Milk Bottle Caps of 1940s Buffalo

       By Steve Cichon

Over the last few weeks, eBay seller wmlengadairy has been selling a huge collection of Buffalo area and Western New York milk bottle caps from the late 30s, 40s, and early 50s.

These are the paper lids which came on top of glass milk bottles, which were most often delivered daily to homes nearby the particular dairy by a milkman.

Many of these are extremely rare, and together show how the neighborhood dairy was an entrenched part of life not too long ago.

Buffalo in the ’40s: Amherst Sterling Dairy fleet, ready to hit the road

       By Steve Cichon

At one point, the Amherst Sterling Dairy ran the largest milk delivery operation in Western New York.

Adam Cornelius sold the dairy to the Weckerle Family in 1936, four years after George and Henry Weckerle sold their family milk operation to the Dairyman’s League.

Based at Main and Kensington, the operation had grown when this photo was taken around 1946.

When Sterling Amherst merged with Dairylea in 1971, the home delivery operations maintained by Sterling served 35,000 customers in Erie and Niagara counties, but all production operations moved from the plant at 3939 Main St. to the old Jones-Rich Dairy at 70 E. Ferry St. in Buffalo.

The old Sterling building seen in the photo still stands at Main and Kensington.

Out of the Past: Dairy Island

       By Steve Cichon

These days, Ilio DiPaolo’s a South Park Ave. landmark which fills two blocks with its Ringside Lounge and adjacent parking. A generation or two ago– it was the restaurant which stood in that parking lot which was the landmark.

A 1940s postcard shows Dairy Island, The back reads, in part, “See a modern dairy in action.” (Buffalo Stories archives)

Dairy Island was both the name of a restaurant and the milk brand produced by the Arcade Farms Co-op. The $150,000 facility was billed as a “modern milk plant and dairy bar” when it opened in 1947.

“We hope that Dairy Island will serve as a wholesome recreation spot for Blasdell and vicinity among young people,” said William Sadler, plant manager at the grand opening. Sadler was a Hamburg Town Councilman and later an Assemblyman.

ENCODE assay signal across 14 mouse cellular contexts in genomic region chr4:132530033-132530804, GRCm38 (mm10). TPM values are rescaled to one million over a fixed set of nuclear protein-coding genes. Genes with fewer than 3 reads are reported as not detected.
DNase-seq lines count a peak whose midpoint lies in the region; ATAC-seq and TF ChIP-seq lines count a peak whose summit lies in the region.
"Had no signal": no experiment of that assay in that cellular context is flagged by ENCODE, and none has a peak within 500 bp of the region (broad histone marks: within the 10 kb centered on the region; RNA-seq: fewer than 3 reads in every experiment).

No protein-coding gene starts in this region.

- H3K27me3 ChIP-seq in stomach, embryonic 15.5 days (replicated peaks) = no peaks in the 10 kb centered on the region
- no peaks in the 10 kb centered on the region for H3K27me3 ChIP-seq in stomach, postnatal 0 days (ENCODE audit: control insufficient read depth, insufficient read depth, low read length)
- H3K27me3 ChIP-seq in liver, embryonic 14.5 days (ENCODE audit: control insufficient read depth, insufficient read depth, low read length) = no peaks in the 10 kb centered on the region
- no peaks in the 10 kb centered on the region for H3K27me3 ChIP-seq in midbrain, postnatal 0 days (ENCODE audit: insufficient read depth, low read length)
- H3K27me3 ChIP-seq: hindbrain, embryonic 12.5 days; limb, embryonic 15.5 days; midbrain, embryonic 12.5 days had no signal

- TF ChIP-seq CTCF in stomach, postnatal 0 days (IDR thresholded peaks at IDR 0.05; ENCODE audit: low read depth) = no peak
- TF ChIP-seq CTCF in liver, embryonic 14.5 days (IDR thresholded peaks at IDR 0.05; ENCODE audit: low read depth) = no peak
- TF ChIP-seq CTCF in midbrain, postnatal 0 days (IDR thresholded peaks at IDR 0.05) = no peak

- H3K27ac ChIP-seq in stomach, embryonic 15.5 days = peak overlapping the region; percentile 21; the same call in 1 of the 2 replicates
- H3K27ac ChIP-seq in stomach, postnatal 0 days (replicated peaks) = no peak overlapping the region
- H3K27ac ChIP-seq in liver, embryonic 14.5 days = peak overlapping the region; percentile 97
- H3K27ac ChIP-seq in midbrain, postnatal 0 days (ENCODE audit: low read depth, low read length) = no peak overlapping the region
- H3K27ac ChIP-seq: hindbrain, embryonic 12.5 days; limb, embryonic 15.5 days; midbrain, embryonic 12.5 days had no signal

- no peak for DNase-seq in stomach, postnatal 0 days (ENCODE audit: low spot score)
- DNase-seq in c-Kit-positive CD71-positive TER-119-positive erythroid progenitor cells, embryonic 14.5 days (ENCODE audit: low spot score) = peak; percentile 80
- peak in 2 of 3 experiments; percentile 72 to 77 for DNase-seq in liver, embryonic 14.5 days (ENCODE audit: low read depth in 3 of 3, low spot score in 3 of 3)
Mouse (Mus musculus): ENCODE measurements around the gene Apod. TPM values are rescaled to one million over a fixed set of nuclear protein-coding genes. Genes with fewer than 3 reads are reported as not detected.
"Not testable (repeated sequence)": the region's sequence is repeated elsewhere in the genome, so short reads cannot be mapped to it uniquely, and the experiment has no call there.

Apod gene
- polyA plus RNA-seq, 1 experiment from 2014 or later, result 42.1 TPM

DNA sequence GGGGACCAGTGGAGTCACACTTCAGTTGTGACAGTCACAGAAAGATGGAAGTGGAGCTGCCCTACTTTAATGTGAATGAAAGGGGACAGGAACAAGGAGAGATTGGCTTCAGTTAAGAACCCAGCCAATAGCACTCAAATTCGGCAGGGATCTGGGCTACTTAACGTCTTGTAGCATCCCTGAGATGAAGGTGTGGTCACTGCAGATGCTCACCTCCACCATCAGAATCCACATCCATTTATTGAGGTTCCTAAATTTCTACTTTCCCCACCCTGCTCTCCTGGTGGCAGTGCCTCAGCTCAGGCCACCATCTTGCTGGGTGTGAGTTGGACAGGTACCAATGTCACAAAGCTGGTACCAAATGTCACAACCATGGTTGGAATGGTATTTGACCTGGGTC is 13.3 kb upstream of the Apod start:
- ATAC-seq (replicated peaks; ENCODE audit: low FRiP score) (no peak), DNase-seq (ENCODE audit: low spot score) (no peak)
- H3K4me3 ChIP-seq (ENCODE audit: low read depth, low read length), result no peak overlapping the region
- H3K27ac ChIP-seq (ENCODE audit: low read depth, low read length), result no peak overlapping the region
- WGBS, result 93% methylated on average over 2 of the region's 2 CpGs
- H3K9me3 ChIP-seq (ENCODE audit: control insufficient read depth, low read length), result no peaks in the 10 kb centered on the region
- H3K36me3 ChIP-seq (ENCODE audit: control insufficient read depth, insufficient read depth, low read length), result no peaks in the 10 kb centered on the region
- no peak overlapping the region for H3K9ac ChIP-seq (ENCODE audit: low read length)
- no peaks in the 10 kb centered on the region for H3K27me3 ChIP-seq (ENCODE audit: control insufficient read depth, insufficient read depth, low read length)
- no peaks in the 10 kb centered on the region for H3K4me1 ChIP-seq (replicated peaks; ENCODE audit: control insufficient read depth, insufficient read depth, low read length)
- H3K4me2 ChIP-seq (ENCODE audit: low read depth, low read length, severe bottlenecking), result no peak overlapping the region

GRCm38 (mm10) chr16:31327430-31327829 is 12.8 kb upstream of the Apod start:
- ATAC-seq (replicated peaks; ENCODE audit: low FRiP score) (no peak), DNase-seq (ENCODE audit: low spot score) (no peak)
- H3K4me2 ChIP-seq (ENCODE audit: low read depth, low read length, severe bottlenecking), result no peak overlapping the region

In Albany, Sadler worked on the legislation which made the production of fortified skim milk legal, which Dairy Island marketed as “a boon to dieters.”

In 1951, management of the Dairy Island restaurant was taken over by the owners of the Colonial Kitchen chain, which had restaurants on Buffalo St. in Hamburg, Seneca St. at Buffum in South Buffalo, and the original location on Ridge Rd. in Lackawanna.

Newspaper ad, 1956. (Buffalo Stories archives)

When the Dairy Island restaurant was closed and converted to dairy production use in 1954, a Colonial Kitchen restaurant opened across South Park Ave. in its place.

In the mid-1960s, the Arcade Farms Co-op merged with the Upstate Milk Co-op which took over the building, which was eventually purchased by Sorrento Cheese. The Dairy Island building was torn down in 1989 when Ilio DiPaolo bought the building to make space for a parking lot for his newly expanded banquet room.

Torn-down Tuesday: Kart’s Dairy at Christmastime

By Steve Cichon

All decked out here for Christmas 1937, Kart’s Dairy was at 2990 Main Street, “about 500 feet north of Hertel,” just south of where the NFTA’s LaSalle Park and Ride MetroRail station now stands.

Buffalo News archives

The year this photo was taken, “The White House of Buffalo Dairies” was one of 36 dairies listed as operating in the City of Buffalo.

Buffalo Stories archive/Steve Cichon collection

Founded in 1926, Kart’s Dairy was the city’s fifth largest dairy producer when it was bought out by the city’s largest—Jones-Rich—in 1962. Kart’s 30 delivery trucks and $2.6 million in milk sales were moved to Rich’s headquarters on East Ferry Street at the time of the sale.

The building remains, fenced in and a shadow of its former self on Main Street.